Allegheny County Emergency Services today announced the opening of more cooling centers throughout the area in response to temperatures forecasted to be in the mid to high 90s and heat indices predicted to be more than 100 degrees for the next several days. Emergency Services will issue updates if additional cooling centers open. An updated list of centers is also available on the Allegheny County website at www.alleghenycounty.us.
There are six cooling centers in Pittsburgh:
Brookline: Seton Center, 1900 Pioneer Ave. July 21-22, 7 a.m-9 p.m. For information, call 412-344-4777.
East Liberty: Lemington Community Center, 1701 Lincoln Ave. July 21-22, 8 a.m.-5 p.m. For information, call 412-362-7301.
Lawrenceville: Stephen Foster Comm. Center, 286 Main St. July 21-22, 7 a.m.-7 p.m. For information, call 412-621-3342.
Squirrel Hill: Jewish Community Center, 5738 Forbes Ave. July 21-22, 9 a.m.- 9:30 p.m. For more information, call 412-521-8010.
Homewood: Citiparks Homewood Center, 7321 Frankstown Rd. July 21-22 8 a.m.-7 p.m.; July 23-24 11 a.m.-7 p.m. For information call 412-244-4190.
Knoxville: Elder-Ado Knoxville Sr. Center, 320 Brownsville Rd. July 21-22 7:30 a.m.-6 p.m. For information call 412-381-6900.
The Allegheny County Health Department is warning that the extreme heat and humidity forecast for the next few days can pose serious health problems for the elderly, infants and children up to the age of four, the overweight, people who work or exercise outdoors, and people with heart or respiratory problems.
Heat-related illness occurs when the body’s temperature control system is overloaded. The body normally cools itself by sweating, but sometimes this cooling mechanism breaks down and the body temperature rises rapidly, triggering heat exhaustion or heat stroke.
Heat exhaustion is the body’s response to an excessive loss of water and salt contained in sweat. Warning signs include heavy sweating, paleness, muscle cramps, fatigue, dizziness, headache, nausea or vomiting and fainting. Seek medical attention immediately, if the symptoms are severe or if the person has heart problems or high blood pressure. Otherwise, help the victim cool off, and seek medical attention if the symptoms worsen or last longer than one hour.
Heat stroke, a more serious and potentially life-threatening condition, occurs when the body is unable to control its temperature and the sweating mechanism fails. Warning signs may include an extremely high body temperature (above 103° F); red, hot and dry skin, due to no sweating; a rapid, strong pulse; throbbing headache; dizziness; nausea, confusion; and unconsciousness. Death or permanent disability may result without emergency treatment. Cool the victim rapidly by any means available until paramedics arrive.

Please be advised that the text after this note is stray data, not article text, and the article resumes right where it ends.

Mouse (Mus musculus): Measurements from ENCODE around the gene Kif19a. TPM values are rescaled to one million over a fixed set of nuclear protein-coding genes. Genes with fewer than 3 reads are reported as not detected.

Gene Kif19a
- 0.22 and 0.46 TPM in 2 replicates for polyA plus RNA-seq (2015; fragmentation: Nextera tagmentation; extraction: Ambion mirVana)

These precautions are recommended to minimize the risk of heat-related illness:
— Stay cool indoors, preferably in an air-conditioned environment. Fans don’t help much when temperatures are in the 90s. A cool bath or shower is a more effective way to cool off, if you don’t have air conditioning. Better yet, visit someplace that does, such as a senior center, theater, mall or neighbor’s house.
— Drink plenty of fluids, at least eight cups a day, but not alcoholic or caffeinated drinks which actually cause you to lose more fluids. Avoid hot foods and heavy meals, which add heat to your body.
— Wear lightweight, light-colored and loose-fitting clothing. A wide-brimmed hat provides shade and helps keep the head cool. Sunscreen can prevent sunburn, which can affect your body’s ability to cool itself and also cause a loss of body fluids.
— Avoid strenuous physical activity, particularly during the hotter part of the day.
— Never leave a child, or a pet, in a vehicle alone on a hot day. A child may become disoriented in just five minutes, unconscious in 10 and brain-damaged in 20.
— Use the buddy system and check on the elderly and the infirm who do not have air conditioning and are less able to take care of themselves.